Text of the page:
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National News

U.S. Warns San Francisco AIDS Group on Funding

June 16, 2003

A note from TheBody.com: Since this article was written, the HIV pandemic has changed, as has our understanding of HIV/AIDS and its treatment. As a result, parts of this article may be outdated. Please keep this in mind, and be sure to visit other parts of our site for more recent information!

On Friday, the Bush administration ordered San Francisco's STOP AIDS Project to immediately halt several explicit programs that "appear to encourage or promote sexual activity" or risk losing as much as $500,000 a year in federal grants. The order, delivered in a letter from CDC, was prompted by inquiries from Rep. Mark Edward Souder (R-Ind.). A similar letter warned the San Francisco Department of Public Health to apply stricter oversight to groups like STOP AIDS Project.

"The message you send not just to STOP AIDS Project, but to thousands of grass-roots prevention groups across the country, is that a group of right-wing jihadists with political power will be looking over their shoulders as they attempt to meet the prevention needs of their communities," Terje Anderson, executive director of the National Association of People with AIDS, wrote to CDC Director Julie L. Gerberding. Souder aide Roland Foster said the lawmaker does not care about obscenity but wants evidence that the approach works.

Traditionally, CDC sends prevention money to state and local health departments, which direct it to organizations. CDC is generally loath to dictate specific health polices or to place strict requirements on state health departments. That is why the two-page letter "shocked" STOP AIDS spokesperson Shana Krochmal. "All of our programs are based on the CDC's own model for doing community-level HIV interventions," she said.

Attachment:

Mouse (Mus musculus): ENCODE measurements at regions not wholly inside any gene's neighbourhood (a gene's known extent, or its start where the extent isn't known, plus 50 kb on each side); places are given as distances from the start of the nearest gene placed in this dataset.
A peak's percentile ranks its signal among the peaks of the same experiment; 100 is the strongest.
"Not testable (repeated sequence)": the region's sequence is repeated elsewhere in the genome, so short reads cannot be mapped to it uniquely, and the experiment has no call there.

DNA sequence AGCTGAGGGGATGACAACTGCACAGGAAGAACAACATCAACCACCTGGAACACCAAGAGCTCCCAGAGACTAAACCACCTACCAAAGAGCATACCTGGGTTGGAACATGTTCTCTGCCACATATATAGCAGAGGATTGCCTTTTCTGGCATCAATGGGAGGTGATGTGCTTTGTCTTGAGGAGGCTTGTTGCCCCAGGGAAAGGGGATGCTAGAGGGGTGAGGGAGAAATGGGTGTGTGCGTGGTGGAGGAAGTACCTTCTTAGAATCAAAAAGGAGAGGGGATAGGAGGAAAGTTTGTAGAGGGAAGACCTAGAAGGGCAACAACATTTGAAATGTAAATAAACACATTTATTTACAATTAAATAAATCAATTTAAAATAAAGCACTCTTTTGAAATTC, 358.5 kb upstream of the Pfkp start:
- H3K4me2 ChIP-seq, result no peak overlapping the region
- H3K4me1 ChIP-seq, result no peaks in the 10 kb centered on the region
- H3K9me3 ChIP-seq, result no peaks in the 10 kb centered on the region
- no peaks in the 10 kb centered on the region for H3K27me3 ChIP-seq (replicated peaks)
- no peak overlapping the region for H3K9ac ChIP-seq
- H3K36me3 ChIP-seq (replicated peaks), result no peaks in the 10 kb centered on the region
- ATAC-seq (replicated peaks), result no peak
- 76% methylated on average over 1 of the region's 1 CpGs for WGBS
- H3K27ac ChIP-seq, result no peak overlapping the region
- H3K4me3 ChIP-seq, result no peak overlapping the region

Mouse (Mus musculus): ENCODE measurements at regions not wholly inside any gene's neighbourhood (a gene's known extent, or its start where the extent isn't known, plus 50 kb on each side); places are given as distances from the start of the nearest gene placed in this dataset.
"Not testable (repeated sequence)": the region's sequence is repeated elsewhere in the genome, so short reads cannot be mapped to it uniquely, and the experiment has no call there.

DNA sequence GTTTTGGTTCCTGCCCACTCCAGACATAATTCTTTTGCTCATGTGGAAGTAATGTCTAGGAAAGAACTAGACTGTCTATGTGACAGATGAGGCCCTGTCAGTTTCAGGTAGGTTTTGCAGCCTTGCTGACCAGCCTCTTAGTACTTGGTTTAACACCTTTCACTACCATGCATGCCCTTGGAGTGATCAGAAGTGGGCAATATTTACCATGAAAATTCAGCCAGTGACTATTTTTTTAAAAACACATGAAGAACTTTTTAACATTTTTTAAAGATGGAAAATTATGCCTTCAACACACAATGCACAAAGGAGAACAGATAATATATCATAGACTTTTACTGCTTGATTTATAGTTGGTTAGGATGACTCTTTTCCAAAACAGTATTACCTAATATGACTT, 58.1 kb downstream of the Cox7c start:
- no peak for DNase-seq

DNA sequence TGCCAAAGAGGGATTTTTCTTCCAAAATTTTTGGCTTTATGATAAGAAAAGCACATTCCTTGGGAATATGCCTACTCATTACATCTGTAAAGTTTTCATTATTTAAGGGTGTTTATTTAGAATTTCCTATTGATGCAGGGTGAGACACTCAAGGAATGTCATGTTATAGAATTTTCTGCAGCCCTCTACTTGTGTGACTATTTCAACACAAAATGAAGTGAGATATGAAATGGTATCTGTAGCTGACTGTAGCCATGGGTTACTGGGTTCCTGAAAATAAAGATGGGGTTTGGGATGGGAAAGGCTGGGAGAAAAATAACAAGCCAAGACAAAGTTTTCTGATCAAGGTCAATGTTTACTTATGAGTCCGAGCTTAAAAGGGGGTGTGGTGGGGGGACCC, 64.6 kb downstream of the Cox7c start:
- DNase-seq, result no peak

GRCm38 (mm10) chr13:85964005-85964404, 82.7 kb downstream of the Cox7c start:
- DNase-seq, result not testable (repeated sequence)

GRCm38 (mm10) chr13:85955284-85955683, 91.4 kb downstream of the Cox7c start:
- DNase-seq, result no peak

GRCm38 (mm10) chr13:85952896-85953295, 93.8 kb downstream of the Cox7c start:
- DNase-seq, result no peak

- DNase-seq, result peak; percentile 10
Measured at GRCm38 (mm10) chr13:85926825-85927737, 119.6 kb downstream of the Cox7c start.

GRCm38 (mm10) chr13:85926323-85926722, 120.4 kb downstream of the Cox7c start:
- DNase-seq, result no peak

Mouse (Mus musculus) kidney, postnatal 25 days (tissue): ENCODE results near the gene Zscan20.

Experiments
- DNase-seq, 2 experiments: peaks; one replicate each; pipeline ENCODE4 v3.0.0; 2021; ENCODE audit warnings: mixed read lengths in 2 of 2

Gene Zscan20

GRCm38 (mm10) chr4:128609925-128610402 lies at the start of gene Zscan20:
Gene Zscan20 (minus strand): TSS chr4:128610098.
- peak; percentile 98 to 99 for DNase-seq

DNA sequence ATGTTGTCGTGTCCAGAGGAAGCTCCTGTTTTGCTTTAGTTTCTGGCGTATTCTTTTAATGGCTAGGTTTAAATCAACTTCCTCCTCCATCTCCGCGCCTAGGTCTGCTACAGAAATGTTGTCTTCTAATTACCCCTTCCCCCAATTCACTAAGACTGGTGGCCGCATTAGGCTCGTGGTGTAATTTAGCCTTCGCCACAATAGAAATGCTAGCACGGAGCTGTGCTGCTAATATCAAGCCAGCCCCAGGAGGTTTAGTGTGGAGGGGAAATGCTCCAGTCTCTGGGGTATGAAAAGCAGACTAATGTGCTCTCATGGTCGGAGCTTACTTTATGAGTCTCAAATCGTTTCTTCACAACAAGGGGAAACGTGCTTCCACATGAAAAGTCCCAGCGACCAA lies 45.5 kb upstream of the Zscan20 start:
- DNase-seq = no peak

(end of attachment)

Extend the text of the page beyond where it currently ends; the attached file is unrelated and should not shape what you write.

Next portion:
Mitchell Katz, director of the city health department, defended the workshops and disputed the notion that graphic language encourages sexual activity. If CDC cuts the funds to groups like STOP AIDS, the city will find ways to keep the programs running, Katz said.

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After a two-day site review last year, CDC investigators concluded that the "design and delivery of STOP AIDS prevention activities was based on current accepted behavioral science theories in the area of health promotion," Gerberding wrote in February. She also praised the group for securing the required local review. But in Friday's letter, Gerberding said the local review process is insufficient, and she intends to change it.

Back to other CDC news for June 16, 2003

Previous Updates

Adapted from:
Washington Post
06.14.03; Ceci Connolly

A note from TheBody.com: Since this article was written, the HIV pandemic has changed, as has our understanding of HIV/AIDS and its treatment. As a result, parts of this article may be outdated. Please keep this in mind, and be sure to visit other parts of our site for more recent information!



  
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This article was provided by CDC National Prevention Information Network. It is a part of the publication CDC HIV/Hepatitis/STD/TB Prevention News Update.
 
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